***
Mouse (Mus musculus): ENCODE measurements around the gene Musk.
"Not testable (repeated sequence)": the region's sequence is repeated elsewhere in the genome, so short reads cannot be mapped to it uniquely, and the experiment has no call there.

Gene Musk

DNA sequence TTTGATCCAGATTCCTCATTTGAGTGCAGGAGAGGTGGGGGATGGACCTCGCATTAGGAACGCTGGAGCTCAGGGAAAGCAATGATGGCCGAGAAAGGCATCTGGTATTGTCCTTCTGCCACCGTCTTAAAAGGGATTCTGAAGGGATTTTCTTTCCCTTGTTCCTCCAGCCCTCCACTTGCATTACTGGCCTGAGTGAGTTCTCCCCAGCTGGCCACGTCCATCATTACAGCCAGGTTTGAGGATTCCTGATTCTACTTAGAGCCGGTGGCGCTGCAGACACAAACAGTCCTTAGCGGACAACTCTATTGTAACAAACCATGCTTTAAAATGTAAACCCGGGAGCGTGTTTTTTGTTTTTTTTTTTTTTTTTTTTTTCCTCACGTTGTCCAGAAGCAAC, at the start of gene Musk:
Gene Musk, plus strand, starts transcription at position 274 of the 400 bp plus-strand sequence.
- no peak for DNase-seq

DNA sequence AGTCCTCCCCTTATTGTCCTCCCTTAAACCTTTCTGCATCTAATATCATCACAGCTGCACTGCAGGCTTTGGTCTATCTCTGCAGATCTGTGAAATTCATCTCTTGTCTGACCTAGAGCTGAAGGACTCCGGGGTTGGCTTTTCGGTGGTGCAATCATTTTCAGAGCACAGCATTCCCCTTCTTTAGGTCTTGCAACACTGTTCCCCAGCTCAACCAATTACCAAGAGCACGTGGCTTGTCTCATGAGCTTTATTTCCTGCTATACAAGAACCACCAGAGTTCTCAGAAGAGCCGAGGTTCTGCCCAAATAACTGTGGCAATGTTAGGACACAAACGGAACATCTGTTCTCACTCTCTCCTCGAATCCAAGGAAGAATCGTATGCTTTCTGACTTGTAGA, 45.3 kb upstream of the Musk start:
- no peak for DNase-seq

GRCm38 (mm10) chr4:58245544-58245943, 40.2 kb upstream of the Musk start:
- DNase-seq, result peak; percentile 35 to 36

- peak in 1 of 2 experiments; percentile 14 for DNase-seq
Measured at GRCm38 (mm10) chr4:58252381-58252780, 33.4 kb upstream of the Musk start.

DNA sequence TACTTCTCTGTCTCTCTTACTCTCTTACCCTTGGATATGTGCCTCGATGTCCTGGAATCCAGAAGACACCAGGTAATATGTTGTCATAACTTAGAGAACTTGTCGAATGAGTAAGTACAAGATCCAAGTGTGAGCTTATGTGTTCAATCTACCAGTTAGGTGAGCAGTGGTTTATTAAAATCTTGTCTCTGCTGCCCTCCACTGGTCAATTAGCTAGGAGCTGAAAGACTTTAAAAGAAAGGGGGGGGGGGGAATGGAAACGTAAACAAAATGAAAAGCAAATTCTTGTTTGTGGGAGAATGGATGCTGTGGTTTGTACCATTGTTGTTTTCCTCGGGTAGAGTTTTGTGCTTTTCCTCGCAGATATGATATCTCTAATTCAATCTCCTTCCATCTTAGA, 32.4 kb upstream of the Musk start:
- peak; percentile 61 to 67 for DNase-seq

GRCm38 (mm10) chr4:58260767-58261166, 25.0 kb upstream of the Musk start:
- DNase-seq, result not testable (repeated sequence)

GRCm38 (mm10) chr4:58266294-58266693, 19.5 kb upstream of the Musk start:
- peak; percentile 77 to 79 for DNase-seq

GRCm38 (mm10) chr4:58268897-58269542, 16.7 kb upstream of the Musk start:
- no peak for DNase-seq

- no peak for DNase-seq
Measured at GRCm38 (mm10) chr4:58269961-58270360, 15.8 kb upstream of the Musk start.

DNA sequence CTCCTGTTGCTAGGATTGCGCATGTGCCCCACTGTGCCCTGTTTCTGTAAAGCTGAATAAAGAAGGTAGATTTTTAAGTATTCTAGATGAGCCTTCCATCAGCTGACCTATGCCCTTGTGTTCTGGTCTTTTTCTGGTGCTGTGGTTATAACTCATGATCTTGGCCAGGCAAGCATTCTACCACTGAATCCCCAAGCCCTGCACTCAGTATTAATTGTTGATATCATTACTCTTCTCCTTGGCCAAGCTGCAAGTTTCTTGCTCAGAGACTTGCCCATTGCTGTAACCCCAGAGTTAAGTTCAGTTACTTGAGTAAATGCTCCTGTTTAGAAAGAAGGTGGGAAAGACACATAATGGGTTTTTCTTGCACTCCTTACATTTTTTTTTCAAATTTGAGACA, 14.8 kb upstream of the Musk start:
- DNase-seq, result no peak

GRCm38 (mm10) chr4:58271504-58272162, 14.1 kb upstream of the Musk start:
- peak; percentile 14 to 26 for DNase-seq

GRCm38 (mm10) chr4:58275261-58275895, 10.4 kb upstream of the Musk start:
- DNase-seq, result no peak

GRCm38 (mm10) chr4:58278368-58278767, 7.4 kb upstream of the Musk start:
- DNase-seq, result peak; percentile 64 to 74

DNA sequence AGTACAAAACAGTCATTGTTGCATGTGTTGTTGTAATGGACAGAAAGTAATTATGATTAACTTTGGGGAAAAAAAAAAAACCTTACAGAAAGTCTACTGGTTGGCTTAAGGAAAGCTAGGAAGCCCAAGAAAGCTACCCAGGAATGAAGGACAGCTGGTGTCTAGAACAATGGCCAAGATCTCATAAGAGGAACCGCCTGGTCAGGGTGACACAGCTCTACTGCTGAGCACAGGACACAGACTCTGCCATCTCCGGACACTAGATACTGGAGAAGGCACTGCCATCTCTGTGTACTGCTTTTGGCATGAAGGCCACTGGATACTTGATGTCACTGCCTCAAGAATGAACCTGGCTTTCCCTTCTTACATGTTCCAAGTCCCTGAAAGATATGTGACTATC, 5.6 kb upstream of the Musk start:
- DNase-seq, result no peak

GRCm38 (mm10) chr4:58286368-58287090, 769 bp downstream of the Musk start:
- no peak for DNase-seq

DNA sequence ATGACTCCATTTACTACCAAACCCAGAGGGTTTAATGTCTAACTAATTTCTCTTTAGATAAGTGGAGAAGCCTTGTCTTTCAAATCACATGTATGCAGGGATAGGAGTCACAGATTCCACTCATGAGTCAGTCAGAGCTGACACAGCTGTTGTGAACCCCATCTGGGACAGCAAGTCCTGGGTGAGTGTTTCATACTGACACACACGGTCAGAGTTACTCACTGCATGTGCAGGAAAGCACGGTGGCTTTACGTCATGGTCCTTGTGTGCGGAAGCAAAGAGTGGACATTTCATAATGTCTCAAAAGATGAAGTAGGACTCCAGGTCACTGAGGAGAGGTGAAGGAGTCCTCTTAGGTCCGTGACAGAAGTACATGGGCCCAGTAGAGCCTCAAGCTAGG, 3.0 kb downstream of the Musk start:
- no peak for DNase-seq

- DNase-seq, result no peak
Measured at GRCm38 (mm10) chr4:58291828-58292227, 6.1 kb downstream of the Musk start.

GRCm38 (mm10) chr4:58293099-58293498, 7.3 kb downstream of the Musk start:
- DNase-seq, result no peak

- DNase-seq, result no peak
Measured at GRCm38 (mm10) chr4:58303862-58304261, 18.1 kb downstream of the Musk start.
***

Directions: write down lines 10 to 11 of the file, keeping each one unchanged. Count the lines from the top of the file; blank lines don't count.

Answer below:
- DNase-seq, result peak; percentile 35 to 36

- peak in 1 of 2 experiments; percentile 14 for DNase-seq